Older generation blamed as drug deaths soar
THE human cost of long-term drug use was laid bare yesterday, as figures show Scotland's drug death toll has risen to record levels, with a sharp increase in deaths among older users.
And last night government ministers warned that drug deaths could continue to rise in the future, as the next generation of addicts faced the consequences of experimenting with drugs in their youth.
Health experts are blaming the "Trainspotting generation" – those who began injecting heroin in the 1980s and 1990s – for the increased deaths.
A new report shows drug deaths have increased by more than a quarter in the past year, with the number of fatalities rising significantly among older people.
Drug-related deaths in Scotland have rocketed by more than 131 per cent over the past ten years, leading to calls for urgent action.
Figures show the 35-44 age bracket made up 30 per cent of drug-related fatalities and 37 per cent were aged between 25 and 34 years old.
Last night, community safety minister Fergus Ewing said: "As a legacy of long-term drug misuse over recent decades, drug-related deaths may continue to rise over the next few years, especially among older men.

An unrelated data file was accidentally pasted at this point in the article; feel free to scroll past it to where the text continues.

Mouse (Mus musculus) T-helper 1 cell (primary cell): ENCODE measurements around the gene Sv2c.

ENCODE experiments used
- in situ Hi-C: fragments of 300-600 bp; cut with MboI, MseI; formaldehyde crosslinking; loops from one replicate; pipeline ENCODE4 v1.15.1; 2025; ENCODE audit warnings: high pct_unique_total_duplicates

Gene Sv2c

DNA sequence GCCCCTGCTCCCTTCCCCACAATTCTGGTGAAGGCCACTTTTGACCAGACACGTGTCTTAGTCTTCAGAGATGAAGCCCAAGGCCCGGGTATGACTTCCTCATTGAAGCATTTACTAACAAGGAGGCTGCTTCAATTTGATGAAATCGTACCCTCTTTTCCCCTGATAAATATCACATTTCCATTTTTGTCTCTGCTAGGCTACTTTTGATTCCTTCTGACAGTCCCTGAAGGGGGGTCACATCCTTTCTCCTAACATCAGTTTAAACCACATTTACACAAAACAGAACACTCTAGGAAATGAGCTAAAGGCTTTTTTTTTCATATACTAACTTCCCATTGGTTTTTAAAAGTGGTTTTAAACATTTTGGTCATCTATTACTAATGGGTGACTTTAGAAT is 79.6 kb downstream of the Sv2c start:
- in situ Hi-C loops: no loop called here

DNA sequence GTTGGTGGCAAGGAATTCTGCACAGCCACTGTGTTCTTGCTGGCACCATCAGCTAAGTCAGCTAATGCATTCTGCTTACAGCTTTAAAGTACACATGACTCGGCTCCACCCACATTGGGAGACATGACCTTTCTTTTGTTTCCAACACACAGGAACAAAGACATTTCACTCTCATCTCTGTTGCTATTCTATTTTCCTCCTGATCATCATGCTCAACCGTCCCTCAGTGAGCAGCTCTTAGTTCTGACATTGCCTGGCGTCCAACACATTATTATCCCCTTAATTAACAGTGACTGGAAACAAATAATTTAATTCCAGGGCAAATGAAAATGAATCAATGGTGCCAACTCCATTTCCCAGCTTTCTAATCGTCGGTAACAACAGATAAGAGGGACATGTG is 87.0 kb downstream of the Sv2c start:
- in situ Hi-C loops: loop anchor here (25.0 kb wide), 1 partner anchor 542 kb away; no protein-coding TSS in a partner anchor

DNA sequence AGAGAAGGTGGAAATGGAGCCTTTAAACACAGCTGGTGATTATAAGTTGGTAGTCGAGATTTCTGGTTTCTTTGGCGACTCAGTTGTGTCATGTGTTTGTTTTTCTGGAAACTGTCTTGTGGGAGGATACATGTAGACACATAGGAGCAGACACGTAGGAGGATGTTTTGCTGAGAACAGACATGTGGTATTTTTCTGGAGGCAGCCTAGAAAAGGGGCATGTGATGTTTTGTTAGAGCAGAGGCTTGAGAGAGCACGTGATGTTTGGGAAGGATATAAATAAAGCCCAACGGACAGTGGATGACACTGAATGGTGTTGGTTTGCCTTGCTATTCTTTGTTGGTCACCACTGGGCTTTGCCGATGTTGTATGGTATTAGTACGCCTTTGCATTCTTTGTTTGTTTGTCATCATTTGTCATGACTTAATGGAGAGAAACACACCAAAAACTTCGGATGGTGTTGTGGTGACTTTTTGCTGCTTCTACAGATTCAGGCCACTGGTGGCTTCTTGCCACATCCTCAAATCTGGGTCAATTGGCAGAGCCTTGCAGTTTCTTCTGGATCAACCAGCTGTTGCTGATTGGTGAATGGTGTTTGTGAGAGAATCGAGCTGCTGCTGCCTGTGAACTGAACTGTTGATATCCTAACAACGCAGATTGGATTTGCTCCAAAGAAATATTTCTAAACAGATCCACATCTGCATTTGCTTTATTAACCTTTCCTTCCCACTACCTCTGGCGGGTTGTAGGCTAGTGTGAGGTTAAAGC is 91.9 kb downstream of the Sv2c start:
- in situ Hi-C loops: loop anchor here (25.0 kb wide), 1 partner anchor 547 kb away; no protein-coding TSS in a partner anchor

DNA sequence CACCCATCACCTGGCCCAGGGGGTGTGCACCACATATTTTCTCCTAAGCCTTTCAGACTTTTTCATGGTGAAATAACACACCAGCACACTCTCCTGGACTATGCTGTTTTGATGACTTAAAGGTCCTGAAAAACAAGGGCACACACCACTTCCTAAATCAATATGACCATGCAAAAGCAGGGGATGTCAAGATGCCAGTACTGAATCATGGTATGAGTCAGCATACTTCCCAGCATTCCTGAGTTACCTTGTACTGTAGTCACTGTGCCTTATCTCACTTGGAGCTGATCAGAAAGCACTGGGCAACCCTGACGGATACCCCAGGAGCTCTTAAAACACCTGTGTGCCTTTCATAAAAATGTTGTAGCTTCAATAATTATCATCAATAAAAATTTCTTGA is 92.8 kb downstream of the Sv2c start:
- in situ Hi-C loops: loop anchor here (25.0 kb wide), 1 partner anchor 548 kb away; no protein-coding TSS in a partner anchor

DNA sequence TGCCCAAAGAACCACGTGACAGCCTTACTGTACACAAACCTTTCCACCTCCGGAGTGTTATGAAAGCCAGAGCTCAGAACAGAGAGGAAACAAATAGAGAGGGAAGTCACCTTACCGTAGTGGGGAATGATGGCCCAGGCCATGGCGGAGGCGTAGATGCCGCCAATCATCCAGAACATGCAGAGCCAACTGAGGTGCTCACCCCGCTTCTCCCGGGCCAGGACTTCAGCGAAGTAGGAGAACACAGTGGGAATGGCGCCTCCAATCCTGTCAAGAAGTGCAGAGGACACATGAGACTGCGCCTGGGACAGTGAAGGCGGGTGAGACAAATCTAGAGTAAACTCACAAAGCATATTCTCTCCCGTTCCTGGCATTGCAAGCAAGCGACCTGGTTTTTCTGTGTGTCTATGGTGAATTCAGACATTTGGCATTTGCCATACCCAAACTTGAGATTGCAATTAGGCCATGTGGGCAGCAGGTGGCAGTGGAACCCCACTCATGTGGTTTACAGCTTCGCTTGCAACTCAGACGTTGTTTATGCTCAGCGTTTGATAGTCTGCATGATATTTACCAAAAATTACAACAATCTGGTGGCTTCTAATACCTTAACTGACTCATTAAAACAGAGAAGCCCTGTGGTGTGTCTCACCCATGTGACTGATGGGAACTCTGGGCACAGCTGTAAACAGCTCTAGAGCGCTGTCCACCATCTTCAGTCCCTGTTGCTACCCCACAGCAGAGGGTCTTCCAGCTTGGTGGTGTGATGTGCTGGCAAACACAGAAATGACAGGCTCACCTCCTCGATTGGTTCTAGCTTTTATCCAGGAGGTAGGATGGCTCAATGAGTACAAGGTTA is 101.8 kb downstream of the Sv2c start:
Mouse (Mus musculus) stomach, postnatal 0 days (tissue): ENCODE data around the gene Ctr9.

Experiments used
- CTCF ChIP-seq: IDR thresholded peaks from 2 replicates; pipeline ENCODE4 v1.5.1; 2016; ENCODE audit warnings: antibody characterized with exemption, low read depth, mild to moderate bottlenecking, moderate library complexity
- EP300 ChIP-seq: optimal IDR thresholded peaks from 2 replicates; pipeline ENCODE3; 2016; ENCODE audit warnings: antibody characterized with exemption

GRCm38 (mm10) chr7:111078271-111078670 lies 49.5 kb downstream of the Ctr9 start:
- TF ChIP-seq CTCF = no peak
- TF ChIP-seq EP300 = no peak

"It's a long-term problem with no single solution. That is why we must continue to take action to tackle this issue now and for the long term."
It is the rise in the number of deaths in the older age categories that is causing the greatest alarm for doctors of the National Drug Related Deaths Forum. Deaths rose faster for 35-44-year-olds and for people aged 45 and over. Last year, deaths of those aged 35-44 increased 17 per cent to 174 on the previous year. Even more worrying, the number for those 45 and over rose 54 per cent last year to 97.
Experts said Scotland was dealing with a legacy reaching as far back as the late 1970s and 1980s, when many people began experimenting with drugs for the first time. Those injecting drugs such as heroin 20 years ago are now inheriting a range of serious health problems, including heart and respiratory illnesses, which, in some cases, are leading to premature death.
Drug charities said "social isolation" could be behind the deaths of older addicts.
Biba Brand, of Scottish Drugs Forum, said: "It is difficult to tell exactly why older drug-users are increasingly featuring among the drug death statistics.